Does it scare you a little bit that you’ve gone from writing songs for people, to releasing your own songs, to now digging even deeper emotionally with Inner Monologue?
Of course. You’re spilling your emotions to the entire world, and if people don’t like it, then they’re sort of saying they don’t like a part of you. That can be really scary, but I’m really grateful to have fans that are like-minded and feel a lot of the same things in the same way that I feel [them]. I want to be authentically myself and I don’t want to hide anything, you know? If I don’t like who I am, then I don’t like who I am, and I’m going to write about it. If my anxiety is really f—ing bad one day, I’m going to write about it. If I’m in love, I’m going to write about it. I just want everyone to be a part of my life as much as I can.
And I know my music is an acquired taste, not everybody is going to like it. It’s really wordy, and it could sometimes be a bit overwhelming lyrically for people, but this is who I am. I’m overwhelming and I’m crazy and I just want people to listen to it and feel whatever they feel and connect to it however they do. That’s enough for me.
Does it feel like the songs that are the most personal are also the songs that fans reach out to you about the most?
Completely. I have so many fans that have tattoos of my song lyrics, and tattoos of my tattoos, and just come to the shows and scream and cry and have these full-on beautiful cathartic experiences, and I have the same things with them. As cheesy and clichéd as it sounds, they really do keep me going.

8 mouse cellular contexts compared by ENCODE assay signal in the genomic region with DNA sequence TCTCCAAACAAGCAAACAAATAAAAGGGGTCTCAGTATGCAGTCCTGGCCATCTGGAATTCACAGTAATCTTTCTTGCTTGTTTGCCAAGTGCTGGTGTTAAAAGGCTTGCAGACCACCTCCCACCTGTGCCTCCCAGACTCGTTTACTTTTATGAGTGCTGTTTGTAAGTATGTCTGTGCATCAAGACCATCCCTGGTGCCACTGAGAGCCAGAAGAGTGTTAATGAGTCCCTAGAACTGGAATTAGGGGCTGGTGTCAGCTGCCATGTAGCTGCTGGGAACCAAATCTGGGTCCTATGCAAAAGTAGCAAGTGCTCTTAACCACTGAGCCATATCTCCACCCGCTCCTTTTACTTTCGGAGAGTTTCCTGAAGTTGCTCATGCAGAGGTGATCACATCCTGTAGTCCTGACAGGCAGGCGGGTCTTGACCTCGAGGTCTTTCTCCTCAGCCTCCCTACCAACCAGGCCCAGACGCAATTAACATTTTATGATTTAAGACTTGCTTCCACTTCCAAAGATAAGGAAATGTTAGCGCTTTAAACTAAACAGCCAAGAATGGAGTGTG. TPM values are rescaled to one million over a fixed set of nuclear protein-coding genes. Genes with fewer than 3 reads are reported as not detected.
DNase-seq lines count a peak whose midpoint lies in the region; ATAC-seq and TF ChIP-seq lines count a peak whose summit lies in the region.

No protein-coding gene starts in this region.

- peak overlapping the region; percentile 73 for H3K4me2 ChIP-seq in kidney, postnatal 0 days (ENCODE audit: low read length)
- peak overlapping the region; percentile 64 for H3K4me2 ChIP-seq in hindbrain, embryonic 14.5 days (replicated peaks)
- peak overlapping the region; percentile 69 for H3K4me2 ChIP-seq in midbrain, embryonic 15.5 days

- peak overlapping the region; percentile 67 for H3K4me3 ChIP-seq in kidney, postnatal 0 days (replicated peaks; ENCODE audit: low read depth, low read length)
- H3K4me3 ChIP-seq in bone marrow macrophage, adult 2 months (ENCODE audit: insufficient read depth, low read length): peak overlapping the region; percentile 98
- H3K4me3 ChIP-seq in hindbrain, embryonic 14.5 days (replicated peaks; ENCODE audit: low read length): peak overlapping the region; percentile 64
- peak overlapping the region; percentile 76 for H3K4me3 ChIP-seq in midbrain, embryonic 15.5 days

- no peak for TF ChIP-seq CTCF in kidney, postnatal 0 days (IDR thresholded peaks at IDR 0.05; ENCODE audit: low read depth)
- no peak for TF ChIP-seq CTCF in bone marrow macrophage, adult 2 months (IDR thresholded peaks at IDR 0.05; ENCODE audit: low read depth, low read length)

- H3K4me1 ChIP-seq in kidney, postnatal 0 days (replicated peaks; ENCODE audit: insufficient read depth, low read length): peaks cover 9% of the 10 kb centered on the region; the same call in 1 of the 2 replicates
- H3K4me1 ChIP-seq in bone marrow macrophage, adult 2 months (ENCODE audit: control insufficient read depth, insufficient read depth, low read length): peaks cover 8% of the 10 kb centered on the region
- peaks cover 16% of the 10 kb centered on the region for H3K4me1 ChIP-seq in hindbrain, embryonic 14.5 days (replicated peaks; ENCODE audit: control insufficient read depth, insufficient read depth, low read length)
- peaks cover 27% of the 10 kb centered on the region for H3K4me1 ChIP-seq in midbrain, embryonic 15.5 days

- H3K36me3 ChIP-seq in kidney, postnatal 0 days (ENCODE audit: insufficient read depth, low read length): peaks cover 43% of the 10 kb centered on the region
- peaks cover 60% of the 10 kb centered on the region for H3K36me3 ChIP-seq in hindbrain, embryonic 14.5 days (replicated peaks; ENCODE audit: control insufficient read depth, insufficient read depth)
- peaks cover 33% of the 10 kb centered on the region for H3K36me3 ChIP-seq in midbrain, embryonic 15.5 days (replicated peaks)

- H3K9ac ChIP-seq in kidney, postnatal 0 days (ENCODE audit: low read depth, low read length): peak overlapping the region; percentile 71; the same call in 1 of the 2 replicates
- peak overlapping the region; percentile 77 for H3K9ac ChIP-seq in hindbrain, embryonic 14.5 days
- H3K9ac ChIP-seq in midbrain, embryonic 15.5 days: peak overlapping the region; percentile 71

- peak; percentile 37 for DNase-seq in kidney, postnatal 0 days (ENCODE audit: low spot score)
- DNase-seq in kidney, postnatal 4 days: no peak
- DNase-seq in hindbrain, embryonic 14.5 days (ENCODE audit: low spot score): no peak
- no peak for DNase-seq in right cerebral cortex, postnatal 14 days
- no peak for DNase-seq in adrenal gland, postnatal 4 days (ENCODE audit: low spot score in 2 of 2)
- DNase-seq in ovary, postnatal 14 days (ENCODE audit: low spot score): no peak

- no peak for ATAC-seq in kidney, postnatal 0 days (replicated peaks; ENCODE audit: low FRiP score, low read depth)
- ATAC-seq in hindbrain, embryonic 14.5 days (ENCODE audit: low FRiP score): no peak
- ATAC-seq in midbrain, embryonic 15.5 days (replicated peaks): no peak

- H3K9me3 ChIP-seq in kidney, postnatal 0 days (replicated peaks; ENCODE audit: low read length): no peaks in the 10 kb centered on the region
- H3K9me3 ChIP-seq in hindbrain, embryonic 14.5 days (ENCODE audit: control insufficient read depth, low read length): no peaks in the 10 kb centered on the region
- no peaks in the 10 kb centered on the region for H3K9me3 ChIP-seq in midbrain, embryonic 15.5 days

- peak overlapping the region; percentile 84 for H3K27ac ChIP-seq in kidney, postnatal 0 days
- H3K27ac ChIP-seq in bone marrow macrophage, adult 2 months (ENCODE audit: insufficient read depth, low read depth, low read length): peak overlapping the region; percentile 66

With you touring more, has your songwriting process changed at all?
Definitely. I find that when I write something, I’ll write something that I know my fans will like to scream out loud. I know that when I put out “Priest” everyone was going to scream “F— your confession.” They’re going to go out of their mind at my shows, I know it. It’s going to be so fun.
You started as a songwriter. How does it feel now that, through social media or even a show like NBC’s Songland, people in music who have usually been behind the scenes are now being pulled into the spotlight more?
I think it’s awesome. Music is evolving all the time, every day, and there are more songwriters than ever now. More people making really different innovative music and doing it the way that they want to, and it helps that places like Spotify actually care enough about the songwriters and the process of music to put the credits on the songs. And most of the time fans are such, such heavy fans that they want to know who’s making it. I mean, I’ve had kids literally find songs registered from the ASCAP database. I’m like “You’re 12, how do you know about an ASCAP database?” This is so crazy.
I hope that the recognition continues because everybody deserves to be heard. I know that it’s really special too, when people stop you on the street or something like “Hey you wrote these,” and I’m like “What, no, how do you know that?! That’s so crazy. Thank you.” I’m happy that that’s happening and I hope it continues.